• The chequerboard design on the coat-of-arms (and flag) is echoed on most of their sports uniforms, and Croatia are the only national team to play in checks. Their football team has been very successful since independence - they came third in the World Cup in 1998, their first appearance. They went one step farther in 2018, losing the final to France, and finished third again in 2022.
  • World heritage sites in Croatia include: Historical Complex of Split with the Palace of Diocletian, Old City of Dubrovnik, Plitvice Lakes National Park, Episcopal Complex of the Euphrasian Basilica in the Historic Centre of Poreč, Historic City of Trogir, The Cathedral of St. James in Šibenik, The Stari Grad Plain on the island of Hvar.
  • Croatia became a member of NATO in 2008 and a member of The European Union in 2013. It entered the passport-free Schengen area and adopted the euro as its currency in 2023.
  • Croatia had a bicameral parliament from 1993. until 2001. when it was abolished due to high costs and inefficiency, with it's functions being transferred to local administrative units in various županias.
  • Mira Furlan, aka Babylon 5's Ambassador Delenn, is Croatian; the accent she uses is her native accent. Delenn's scathing What the Hell, Hero? to the Grey Council in the episode "Severed Dreams" was infused with Furlan's own rage against the European powers who failed to come to the aid of the Balkans in the early nineties, just a few years before the episode first aired.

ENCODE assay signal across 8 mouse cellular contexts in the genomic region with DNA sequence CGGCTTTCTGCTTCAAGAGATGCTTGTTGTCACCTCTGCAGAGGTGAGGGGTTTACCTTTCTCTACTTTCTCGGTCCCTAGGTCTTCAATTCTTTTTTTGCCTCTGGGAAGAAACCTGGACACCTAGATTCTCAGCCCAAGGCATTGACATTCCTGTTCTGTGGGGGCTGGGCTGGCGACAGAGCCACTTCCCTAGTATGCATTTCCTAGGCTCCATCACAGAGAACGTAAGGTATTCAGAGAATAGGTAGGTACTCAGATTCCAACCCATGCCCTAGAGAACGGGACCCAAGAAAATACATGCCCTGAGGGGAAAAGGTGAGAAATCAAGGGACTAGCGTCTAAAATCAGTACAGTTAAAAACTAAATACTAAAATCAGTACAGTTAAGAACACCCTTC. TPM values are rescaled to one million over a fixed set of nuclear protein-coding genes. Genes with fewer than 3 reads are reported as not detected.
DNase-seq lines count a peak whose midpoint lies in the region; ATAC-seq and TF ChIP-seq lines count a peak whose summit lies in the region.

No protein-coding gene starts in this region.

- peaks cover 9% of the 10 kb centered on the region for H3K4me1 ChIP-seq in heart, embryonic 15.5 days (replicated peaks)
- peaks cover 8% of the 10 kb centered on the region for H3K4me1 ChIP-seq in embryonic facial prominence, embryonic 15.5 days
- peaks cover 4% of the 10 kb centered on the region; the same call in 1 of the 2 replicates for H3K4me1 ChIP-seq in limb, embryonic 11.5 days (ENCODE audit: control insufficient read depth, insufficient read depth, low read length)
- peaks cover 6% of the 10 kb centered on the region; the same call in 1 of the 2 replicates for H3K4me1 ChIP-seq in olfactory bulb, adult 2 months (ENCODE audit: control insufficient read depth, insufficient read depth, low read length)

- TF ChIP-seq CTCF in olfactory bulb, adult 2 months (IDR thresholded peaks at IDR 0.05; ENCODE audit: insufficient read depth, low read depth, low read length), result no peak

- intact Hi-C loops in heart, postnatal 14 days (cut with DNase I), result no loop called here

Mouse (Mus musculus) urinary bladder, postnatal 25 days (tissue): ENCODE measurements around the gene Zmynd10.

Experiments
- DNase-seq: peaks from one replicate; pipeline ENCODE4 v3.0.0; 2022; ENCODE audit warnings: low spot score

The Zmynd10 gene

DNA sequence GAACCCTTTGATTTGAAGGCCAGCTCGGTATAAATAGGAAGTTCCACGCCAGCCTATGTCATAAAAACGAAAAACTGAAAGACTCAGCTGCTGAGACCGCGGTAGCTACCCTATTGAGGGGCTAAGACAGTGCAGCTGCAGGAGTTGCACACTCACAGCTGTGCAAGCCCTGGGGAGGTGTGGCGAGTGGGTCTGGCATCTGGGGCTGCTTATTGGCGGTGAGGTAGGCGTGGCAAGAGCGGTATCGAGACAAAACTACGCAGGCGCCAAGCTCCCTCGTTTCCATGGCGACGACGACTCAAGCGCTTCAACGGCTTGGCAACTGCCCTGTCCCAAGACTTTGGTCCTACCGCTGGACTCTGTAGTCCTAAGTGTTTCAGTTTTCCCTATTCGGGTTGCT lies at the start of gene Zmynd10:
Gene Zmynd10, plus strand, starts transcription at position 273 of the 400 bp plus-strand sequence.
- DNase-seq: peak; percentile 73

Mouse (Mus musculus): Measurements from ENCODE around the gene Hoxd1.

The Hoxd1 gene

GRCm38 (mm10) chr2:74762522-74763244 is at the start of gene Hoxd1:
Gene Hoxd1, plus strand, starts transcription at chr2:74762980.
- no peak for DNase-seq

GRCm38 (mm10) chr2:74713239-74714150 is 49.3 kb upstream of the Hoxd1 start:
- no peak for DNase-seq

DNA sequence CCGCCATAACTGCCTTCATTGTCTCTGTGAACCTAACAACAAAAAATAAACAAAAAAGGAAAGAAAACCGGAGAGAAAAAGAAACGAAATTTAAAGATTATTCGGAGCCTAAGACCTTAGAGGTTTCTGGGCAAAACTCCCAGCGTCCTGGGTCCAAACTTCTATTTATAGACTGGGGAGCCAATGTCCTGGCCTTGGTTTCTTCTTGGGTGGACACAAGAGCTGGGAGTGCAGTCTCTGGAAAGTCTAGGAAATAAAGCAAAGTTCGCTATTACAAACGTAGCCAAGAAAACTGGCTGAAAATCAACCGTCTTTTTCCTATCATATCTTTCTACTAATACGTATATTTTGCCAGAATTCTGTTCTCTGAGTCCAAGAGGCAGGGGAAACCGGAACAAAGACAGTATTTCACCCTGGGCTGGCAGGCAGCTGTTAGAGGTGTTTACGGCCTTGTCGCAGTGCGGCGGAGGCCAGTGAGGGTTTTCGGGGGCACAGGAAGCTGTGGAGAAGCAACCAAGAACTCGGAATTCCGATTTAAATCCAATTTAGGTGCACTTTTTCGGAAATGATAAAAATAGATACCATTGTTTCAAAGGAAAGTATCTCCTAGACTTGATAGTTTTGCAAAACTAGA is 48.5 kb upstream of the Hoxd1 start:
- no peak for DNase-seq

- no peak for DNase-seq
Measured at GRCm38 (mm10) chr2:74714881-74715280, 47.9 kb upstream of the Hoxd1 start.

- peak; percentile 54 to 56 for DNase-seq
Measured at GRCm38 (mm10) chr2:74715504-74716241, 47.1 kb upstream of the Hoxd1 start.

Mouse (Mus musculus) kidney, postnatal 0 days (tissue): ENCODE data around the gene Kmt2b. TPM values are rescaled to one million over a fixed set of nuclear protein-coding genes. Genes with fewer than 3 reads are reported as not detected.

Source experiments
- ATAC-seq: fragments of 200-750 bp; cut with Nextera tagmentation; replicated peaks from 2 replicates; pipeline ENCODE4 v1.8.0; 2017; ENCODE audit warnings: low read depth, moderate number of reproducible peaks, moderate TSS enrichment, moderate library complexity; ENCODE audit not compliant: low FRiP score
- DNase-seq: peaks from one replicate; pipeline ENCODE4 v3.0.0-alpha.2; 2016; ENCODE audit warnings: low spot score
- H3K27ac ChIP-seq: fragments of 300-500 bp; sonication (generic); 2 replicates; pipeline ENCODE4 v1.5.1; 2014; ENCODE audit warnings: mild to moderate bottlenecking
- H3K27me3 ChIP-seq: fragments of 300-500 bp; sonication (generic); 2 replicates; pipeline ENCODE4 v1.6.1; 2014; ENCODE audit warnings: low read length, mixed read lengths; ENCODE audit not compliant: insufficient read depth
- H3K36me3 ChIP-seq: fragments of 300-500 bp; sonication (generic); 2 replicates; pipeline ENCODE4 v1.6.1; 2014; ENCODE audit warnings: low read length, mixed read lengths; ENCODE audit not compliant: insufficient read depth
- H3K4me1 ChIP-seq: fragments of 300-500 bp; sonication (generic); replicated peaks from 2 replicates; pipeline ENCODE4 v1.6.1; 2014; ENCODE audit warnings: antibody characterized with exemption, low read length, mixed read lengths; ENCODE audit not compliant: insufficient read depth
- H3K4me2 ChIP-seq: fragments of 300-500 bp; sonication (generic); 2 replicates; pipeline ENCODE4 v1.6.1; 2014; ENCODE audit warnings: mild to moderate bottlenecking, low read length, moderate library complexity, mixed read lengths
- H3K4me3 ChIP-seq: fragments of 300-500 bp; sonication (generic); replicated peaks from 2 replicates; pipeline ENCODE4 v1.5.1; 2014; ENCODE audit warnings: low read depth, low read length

• Other famous Croats in modern times include actor Goran Višnjić (Luka Kovač in ER), footballers Davor Šuker and Luka Modrić, basketball players Dražen Petrović and Toni Kukoč, skier Janica Kostelić, and tennis players Goran Ivanišević and Marin Čilić.note 
  • Many Austro-Hungarian naval bases were located in Croatia. The prototype of the world's first self-propelled torpedo was built in one of them (in Rijeka).
  • Captain von Trapp from The Sound of Music was born in the Croatian city of Zadar.
  • Renowned TV chef Lidia Bastianich (and mother of Masterchef's Joe Bastianich) was born in what is now the Croatian realm of Istria. At the time of her birth, Istria was a part of Italy, but was annexed by the former Yugoslavia after World War II.
  • The city of Dubrovnik has become famous as a location for the filming of the mega-popular Game of Thrones, Star Wars: The Force Awakens and Star Wars: The Last Jedi (with a number of other high budget films either planned or being filmed there already). It has also been revealed as the basis for the fictional Kingdom of Cordonia in Rules of Engagement and The Royal Romance.